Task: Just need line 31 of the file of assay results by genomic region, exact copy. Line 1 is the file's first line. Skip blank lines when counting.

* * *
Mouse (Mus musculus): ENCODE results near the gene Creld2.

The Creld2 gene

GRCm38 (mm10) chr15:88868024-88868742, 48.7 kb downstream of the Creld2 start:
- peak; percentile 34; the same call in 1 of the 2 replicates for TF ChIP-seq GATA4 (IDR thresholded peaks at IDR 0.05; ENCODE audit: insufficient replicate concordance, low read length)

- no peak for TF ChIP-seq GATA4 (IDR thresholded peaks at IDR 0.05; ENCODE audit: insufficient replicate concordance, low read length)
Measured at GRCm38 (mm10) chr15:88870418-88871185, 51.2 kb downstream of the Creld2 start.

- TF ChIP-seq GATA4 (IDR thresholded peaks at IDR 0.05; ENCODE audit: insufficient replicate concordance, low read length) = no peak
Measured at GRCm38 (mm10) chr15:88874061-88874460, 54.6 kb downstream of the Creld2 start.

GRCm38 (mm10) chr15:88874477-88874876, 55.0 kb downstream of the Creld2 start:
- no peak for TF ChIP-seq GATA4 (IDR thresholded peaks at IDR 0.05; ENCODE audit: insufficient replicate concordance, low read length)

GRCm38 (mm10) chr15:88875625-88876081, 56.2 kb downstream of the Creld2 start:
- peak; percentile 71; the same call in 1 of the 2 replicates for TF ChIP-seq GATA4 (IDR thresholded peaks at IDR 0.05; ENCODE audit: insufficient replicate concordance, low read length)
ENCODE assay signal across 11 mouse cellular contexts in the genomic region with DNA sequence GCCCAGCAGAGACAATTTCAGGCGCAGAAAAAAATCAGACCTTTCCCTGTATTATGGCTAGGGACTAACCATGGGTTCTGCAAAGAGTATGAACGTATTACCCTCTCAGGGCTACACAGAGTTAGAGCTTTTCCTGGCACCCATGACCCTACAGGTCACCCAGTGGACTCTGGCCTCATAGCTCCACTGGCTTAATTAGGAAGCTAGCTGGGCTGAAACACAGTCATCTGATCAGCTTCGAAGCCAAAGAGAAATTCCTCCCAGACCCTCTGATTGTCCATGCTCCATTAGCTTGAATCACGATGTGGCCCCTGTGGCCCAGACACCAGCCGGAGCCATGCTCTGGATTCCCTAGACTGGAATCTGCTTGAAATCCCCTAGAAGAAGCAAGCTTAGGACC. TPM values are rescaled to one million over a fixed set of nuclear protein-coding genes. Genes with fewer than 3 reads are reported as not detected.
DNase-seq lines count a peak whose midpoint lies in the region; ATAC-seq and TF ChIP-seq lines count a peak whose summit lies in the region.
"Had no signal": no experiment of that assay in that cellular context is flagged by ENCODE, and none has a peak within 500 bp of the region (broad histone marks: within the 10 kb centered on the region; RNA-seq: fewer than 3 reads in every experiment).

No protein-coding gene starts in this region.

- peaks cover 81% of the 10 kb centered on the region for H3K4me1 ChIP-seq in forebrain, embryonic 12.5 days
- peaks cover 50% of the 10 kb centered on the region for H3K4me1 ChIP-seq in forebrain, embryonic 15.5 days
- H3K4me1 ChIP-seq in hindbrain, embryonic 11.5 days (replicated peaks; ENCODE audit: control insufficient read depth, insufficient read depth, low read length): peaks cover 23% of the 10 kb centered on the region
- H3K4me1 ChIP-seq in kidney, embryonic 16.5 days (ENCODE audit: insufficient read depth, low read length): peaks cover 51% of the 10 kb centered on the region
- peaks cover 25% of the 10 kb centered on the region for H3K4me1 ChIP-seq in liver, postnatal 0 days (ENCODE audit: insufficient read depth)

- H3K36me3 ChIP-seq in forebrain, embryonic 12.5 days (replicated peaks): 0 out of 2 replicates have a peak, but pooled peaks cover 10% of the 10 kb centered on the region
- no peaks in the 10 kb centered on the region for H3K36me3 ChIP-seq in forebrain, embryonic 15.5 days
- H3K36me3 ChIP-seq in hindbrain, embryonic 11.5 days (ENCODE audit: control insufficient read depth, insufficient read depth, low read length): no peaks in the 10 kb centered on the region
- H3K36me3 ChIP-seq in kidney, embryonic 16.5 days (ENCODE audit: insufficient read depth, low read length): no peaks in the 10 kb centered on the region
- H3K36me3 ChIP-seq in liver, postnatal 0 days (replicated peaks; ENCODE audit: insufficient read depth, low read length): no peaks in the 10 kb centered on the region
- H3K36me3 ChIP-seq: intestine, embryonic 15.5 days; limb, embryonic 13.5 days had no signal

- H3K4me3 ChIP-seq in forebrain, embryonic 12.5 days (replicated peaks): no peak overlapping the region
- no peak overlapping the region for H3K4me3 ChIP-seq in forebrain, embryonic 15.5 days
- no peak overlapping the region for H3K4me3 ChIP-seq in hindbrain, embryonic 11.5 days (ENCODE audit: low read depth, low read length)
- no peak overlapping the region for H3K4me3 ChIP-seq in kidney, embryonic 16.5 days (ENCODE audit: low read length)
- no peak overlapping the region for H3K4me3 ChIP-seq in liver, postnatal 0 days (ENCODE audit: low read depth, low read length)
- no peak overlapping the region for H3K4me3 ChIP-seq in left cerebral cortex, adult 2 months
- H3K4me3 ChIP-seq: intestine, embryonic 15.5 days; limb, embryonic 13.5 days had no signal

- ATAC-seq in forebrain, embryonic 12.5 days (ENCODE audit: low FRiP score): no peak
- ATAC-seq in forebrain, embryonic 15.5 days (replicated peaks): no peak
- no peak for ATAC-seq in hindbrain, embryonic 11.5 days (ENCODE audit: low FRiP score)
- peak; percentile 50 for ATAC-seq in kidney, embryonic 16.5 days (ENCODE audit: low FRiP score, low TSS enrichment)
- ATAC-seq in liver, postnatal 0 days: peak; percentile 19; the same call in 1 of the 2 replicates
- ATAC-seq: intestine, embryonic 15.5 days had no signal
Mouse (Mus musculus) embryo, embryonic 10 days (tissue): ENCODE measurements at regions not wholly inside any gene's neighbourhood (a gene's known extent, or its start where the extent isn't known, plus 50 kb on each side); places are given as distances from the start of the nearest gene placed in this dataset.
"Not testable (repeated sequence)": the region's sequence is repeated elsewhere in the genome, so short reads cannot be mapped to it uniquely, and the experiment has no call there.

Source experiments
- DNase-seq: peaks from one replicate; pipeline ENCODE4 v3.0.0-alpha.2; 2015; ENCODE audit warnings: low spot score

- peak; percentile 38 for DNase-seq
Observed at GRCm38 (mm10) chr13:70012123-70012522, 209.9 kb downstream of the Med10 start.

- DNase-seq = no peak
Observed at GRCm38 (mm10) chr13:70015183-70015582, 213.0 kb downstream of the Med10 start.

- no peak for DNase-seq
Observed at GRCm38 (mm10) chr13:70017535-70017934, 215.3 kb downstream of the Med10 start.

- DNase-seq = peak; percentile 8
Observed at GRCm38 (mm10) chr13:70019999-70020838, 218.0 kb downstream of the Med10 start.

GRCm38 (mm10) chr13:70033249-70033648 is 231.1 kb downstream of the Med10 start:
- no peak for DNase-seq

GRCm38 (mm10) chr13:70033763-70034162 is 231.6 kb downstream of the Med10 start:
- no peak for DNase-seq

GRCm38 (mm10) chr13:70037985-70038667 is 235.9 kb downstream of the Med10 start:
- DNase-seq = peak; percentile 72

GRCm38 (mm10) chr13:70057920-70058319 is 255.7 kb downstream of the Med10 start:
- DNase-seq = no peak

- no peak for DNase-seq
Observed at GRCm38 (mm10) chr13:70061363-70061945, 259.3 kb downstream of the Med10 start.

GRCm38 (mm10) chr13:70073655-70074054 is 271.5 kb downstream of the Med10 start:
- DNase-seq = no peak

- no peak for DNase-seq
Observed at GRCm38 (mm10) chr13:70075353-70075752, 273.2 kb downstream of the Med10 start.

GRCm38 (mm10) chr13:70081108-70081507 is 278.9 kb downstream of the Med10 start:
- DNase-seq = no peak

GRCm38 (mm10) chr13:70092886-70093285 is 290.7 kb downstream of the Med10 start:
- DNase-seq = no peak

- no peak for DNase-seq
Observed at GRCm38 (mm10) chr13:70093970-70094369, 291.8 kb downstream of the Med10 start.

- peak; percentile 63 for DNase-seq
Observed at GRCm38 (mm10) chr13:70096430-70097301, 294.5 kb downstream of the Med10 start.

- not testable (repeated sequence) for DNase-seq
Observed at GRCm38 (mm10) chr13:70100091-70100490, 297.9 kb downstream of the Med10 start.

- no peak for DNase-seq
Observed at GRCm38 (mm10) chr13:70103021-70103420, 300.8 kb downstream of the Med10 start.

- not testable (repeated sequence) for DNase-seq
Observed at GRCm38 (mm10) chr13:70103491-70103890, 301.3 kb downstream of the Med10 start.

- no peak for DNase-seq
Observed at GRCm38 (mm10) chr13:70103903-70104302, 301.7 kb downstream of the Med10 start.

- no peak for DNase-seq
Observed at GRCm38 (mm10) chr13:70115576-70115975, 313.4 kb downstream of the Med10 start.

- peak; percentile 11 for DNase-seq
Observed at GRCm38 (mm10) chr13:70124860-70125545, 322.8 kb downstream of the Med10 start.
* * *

- no peak overlapping the region for H3K4me3 ChIP-seq in kidney, embryonic 16.5 days (ENCODE audit: low read length)